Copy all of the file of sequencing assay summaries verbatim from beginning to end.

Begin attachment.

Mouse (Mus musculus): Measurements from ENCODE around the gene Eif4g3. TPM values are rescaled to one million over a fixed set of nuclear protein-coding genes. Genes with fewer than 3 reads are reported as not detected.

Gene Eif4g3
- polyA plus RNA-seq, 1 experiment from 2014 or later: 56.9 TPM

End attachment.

Mouse (Mus musculus): Measurements from ENCODE around the gene Eif4g3. TPM values are rescaled to one million over a fixed set of nuclear protein-coding genes. Genes with fewer than 3 reads are reported as not detected.

Gene Eif4g3
- polyA plus RNA-seq, 1 experiment from 2014 or later: 56.9 TPM